Scott Walker's history is long, fascinating and unique.
He is one of the most influential figures in on rock music, an icon who turned his back on superficial pop stardom to create some the most resonant and compelling records ever made.
He is an American by birth, but has lived in London for decades, making music since the late 1950s. He initially shot to fame as part of the hugely-successful Walker Brothers, who recorded a string of British hit singles in the mid-60s. The trio weren't brothers, and none of the were called Walker, but their soaring harmonies and sweeping arrangements captured the imagination of millions - their fan club was even larger than that of the Beatles.
Scott pulled away from the group and, inspired by French chanson and the music of Jaques Brel in particular, began his solo career. He released a series of legendary, self-titled records: "Scott" (1967), "Scott 2" (1968), "Scott 3" (1969) and "Scott 4" (1969), incorporating more and more of his own compositions - Scott 4 was entirely self-penned.
The 1970s saw Scott withdraw from the public eye, but the four striking songs that he contributed to the Walker Brothers reunion album "Nite Flights" (released in 1978) revealed an imagination that continued to fire, now feeding off of Krautrock, Berlin-era Bowie and Brian Eno. 1983's assured "Climate Of Hunter" revealed a similar concern with texture and atmosphere.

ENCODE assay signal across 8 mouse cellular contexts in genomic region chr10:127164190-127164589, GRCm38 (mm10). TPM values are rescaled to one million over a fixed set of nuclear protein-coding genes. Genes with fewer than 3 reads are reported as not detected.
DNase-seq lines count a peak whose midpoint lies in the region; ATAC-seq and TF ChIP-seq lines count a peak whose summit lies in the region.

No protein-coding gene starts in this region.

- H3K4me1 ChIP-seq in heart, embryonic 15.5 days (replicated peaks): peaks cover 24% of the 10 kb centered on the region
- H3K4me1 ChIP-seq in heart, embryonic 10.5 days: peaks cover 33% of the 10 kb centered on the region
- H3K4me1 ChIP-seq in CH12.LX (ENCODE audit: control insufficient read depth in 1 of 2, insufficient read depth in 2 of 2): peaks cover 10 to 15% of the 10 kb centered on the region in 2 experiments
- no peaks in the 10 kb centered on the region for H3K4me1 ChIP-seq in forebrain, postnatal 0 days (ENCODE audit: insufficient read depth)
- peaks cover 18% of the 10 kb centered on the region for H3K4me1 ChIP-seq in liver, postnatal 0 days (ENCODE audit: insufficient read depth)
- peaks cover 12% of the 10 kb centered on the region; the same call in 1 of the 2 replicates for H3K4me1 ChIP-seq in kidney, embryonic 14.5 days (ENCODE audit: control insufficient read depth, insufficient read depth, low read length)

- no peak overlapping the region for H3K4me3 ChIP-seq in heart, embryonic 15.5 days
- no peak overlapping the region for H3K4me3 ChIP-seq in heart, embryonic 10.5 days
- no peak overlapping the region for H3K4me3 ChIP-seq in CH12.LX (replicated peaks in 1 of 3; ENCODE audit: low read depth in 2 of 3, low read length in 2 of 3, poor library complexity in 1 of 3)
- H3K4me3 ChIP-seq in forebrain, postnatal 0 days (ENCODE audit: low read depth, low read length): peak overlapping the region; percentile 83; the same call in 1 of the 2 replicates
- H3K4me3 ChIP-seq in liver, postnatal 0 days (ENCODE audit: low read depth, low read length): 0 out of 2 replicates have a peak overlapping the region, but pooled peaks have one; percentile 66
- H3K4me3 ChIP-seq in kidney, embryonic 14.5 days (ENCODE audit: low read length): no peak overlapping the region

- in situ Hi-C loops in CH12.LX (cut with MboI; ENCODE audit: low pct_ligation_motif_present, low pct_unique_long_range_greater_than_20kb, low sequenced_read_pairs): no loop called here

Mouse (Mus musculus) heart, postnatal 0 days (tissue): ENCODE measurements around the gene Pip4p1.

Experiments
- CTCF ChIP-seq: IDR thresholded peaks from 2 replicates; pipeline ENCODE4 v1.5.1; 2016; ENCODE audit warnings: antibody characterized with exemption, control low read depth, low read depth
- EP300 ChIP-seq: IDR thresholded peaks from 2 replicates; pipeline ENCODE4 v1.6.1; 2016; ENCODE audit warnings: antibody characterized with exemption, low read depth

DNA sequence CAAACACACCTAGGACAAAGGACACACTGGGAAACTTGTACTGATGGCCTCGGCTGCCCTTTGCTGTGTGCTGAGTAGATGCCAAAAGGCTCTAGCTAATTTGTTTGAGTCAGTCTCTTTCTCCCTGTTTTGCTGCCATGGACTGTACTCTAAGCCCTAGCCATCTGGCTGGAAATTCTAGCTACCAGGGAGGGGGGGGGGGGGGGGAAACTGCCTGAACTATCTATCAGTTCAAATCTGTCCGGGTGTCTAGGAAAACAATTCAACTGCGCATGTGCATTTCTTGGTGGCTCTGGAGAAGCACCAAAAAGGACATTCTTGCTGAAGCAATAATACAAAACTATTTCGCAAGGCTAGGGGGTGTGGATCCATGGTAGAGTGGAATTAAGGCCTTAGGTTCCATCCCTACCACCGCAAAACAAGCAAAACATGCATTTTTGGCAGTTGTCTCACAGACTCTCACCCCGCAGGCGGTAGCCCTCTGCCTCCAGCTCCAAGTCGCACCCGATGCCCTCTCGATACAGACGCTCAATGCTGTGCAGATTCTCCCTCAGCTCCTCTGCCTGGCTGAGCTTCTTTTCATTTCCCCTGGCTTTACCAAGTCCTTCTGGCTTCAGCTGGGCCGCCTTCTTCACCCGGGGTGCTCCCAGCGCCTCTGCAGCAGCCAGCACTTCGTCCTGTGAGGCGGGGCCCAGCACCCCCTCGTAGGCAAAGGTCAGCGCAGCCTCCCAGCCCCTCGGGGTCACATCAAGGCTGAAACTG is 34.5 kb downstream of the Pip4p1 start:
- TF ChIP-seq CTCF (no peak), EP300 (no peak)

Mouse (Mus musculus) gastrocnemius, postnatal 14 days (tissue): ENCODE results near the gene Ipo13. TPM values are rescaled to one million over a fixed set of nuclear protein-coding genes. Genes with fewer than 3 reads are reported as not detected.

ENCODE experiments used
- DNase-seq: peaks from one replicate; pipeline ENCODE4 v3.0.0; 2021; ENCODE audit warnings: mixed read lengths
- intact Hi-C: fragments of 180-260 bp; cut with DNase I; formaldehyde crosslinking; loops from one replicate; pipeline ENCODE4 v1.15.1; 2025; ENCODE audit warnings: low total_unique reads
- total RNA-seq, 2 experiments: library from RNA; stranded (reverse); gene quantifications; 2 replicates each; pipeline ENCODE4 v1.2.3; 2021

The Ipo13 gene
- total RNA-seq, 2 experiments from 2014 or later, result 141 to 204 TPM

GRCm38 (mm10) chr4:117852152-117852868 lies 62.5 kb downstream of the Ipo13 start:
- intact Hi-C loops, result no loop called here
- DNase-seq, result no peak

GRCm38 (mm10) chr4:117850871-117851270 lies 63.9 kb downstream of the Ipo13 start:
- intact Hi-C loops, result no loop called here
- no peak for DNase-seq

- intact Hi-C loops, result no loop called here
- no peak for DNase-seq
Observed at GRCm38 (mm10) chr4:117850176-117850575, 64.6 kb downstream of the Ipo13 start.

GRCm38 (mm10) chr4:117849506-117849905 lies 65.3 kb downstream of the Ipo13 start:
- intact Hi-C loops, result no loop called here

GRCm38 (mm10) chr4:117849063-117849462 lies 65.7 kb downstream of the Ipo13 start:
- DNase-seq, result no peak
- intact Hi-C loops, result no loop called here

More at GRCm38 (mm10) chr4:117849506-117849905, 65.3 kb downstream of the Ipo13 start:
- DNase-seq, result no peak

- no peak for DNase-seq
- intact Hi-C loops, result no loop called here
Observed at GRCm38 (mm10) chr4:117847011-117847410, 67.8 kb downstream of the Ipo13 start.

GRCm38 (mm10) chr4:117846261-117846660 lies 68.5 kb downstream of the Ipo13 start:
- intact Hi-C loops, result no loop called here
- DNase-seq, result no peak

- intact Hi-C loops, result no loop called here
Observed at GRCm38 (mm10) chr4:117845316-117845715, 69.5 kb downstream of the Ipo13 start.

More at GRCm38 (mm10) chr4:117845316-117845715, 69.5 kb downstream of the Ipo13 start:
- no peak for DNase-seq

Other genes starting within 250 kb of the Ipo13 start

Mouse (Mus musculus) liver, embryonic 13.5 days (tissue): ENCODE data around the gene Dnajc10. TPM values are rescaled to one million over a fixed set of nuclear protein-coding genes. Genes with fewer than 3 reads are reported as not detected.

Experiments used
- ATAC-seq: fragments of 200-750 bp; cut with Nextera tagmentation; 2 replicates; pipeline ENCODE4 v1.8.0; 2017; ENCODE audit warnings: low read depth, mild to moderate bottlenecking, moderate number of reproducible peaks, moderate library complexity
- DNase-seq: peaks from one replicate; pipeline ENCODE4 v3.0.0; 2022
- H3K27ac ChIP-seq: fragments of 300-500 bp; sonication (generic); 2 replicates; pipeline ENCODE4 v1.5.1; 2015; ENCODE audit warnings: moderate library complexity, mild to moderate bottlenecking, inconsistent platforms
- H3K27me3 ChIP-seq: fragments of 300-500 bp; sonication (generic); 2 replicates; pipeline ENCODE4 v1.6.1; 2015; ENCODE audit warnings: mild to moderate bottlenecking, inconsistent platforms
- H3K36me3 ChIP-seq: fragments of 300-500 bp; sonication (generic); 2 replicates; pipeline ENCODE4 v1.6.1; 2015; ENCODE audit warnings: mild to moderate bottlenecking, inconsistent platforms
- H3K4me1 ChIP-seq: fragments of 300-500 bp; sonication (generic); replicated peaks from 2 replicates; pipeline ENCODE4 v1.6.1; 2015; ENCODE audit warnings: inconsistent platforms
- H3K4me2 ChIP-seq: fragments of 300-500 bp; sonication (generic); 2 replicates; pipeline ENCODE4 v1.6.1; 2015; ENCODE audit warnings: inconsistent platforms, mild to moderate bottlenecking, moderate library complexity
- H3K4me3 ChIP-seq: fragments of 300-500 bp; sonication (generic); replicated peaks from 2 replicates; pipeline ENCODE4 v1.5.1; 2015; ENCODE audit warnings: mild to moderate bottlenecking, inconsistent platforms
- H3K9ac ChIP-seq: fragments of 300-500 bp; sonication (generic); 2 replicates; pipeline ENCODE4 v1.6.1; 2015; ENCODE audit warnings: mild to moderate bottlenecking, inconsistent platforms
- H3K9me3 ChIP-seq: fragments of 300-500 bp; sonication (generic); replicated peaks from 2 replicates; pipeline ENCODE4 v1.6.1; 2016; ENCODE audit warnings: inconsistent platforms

1995's extraordinary, visionary "Tilt" raised the bar further than ever before, confirming Scott's standing as an artist of unique courage and range.
Since "Tilt" was released, Scott has composed a film soundtrack ("Pola X", directed by Leos Carax), directed an arts festival (London's Meltdown, in 2000), written and arranged songs for Ute Lemper, and produced the Pulp album "We Love Life".
4AD is delighted to announce that Scott Walker has completed work on his first album for the label.
The long-awaited new album - titled "The Drift" - will be Scott's first since the ground-breaking "Tilt" was released in 1995.
4AD released the album worldwide in May 2006.
A documentary film about Scott's music - including the making of "The Drift" - has been made by the New York-based director Stephen Kijak. The film features a rare and unprecedented look into the creative world of one of rock's most uncompromising and influential enigmas. Titled "Scott Walker: 30 Century Man", it was also released in 2006.